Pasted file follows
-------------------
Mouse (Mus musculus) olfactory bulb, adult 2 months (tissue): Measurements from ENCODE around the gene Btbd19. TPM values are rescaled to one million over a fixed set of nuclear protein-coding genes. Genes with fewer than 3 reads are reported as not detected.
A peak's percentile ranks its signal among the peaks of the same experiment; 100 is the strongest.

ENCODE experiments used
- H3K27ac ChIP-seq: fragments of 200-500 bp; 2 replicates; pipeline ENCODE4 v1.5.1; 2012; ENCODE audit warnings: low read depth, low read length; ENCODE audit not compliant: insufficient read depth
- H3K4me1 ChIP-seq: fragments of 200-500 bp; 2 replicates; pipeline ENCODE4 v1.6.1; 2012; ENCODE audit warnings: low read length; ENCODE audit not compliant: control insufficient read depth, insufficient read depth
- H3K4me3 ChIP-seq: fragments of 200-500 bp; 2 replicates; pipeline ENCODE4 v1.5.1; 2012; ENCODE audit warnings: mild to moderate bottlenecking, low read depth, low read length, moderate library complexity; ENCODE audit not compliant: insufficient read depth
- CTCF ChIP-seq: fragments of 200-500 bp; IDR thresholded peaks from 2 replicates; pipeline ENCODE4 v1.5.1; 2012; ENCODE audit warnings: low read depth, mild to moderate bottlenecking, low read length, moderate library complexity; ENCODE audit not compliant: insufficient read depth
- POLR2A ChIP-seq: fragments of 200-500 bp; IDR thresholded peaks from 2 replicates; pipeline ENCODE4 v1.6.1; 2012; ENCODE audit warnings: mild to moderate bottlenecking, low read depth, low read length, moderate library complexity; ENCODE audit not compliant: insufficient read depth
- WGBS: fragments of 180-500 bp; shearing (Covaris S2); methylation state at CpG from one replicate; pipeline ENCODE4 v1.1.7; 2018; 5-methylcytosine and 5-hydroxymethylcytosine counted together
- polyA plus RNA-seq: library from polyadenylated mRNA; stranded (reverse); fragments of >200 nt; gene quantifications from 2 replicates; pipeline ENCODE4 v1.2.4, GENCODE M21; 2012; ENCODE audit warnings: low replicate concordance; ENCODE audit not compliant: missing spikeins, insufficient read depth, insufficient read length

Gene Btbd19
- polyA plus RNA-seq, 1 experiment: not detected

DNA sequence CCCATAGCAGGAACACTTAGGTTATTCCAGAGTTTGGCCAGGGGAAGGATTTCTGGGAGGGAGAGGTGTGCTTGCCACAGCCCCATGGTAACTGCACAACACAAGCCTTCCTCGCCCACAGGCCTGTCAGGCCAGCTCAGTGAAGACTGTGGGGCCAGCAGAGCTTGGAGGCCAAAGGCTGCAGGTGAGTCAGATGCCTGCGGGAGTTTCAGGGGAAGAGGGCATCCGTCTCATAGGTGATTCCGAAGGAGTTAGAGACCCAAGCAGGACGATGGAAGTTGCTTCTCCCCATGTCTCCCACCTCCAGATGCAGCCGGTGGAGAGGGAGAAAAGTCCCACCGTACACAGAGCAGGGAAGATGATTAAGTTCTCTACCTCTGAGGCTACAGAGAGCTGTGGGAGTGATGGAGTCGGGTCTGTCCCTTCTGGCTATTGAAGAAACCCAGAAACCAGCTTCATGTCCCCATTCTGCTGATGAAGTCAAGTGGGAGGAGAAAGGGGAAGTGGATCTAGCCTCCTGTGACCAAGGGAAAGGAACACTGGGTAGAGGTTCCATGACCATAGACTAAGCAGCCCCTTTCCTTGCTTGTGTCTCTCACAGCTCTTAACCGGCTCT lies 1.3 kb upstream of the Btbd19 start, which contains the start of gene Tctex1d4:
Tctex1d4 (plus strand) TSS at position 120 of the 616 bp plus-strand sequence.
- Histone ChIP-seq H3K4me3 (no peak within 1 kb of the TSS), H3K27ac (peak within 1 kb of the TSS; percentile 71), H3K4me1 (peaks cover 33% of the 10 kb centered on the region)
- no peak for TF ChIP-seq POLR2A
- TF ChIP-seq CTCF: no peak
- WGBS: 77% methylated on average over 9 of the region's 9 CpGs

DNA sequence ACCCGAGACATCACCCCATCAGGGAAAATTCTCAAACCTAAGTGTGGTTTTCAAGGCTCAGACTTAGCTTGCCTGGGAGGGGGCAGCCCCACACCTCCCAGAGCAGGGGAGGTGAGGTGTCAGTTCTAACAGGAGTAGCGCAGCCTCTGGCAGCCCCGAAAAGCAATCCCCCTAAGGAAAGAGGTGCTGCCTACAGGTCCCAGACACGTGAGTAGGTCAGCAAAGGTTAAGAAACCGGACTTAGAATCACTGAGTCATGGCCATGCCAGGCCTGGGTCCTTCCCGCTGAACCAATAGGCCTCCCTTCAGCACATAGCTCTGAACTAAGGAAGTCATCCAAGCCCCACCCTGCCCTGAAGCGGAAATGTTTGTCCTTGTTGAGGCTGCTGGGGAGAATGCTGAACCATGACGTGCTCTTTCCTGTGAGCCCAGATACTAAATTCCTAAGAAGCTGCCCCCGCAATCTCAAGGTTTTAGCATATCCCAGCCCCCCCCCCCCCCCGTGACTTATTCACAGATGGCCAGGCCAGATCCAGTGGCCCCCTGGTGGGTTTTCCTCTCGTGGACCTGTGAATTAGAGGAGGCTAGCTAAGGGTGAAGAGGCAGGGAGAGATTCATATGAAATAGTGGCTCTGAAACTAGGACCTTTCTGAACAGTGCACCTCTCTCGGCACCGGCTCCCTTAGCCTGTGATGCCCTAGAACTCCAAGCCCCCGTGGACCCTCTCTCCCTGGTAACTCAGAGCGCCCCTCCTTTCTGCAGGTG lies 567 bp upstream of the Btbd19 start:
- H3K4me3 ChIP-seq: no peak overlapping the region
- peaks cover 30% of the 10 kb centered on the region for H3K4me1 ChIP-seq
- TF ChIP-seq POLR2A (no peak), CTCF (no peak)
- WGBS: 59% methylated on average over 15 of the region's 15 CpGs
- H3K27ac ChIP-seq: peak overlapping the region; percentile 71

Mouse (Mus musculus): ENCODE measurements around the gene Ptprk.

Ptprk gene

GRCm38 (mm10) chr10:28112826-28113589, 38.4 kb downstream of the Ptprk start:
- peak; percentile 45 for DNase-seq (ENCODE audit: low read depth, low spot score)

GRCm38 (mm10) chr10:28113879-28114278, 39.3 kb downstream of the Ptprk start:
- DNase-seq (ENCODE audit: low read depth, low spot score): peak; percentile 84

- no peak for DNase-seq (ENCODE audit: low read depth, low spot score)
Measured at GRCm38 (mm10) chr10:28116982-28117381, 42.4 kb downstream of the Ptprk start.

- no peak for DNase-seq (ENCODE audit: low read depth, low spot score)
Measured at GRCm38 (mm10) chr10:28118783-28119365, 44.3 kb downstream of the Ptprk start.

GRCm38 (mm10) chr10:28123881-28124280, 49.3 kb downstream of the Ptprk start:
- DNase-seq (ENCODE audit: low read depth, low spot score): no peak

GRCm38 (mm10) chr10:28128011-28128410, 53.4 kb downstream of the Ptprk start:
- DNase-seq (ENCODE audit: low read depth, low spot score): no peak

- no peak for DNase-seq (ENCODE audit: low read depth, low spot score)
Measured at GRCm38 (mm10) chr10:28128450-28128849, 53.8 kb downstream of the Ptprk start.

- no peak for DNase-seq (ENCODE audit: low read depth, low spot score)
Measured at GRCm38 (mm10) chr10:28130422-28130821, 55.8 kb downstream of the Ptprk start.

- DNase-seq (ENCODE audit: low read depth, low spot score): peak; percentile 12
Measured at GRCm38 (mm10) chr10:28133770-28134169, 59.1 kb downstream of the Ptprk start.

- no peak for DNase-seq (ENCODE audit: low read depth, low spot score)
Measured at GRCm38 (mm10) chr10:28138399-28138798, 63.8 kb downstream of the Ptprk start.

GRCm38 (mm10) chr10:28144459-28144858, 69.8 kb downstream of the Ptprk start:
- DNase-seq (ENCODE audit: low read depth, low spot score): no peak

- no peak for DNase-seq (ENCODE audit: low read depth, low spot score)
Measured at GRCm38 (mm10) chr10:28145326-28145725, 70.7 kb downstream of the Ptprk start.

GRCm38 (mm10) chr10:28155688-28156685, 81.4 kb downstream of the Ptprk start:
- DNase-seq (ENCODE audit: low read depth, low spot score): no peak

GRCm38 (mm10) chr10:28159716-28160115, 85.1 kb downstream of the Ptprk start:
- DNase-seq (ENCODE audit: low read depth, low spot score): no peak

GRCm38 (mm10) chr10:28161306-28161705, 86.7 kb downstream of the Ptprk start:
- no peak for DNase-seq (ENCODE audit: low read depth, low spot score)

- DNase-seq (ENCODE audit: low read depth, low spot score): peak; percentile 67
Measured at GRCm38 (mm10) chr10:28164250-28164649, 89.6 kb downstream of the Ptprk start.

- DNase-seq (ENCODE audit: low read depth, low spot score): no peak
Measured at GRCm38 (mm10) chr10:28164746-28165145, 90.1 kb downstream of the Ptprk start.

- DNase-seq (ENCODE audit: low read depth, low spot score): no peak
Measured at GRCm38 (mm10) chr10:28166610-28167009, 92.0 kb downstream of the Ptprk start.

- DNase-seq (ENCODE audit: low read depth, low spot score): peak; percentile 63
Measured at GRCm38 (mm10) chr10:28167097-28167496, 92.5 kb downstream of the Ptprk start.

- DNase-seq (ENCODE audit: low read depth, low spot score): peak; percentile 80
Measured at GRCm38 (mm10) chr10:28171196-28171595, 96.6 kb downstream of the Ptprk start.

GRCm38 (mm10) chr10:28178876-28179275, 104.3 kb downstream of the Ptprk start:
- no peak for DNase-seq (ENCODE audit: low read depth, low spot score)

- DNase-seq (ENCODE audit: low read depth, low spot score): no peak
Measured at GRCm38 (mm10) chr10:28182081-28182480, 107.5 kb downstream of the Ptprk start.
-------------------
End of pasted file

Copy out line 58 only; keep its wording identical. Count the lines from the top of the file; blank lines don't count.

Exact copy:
Measured at GRCm38 (mm10) chr10:28164250-28164649, 89.6 kb downstream of the Ptprk start.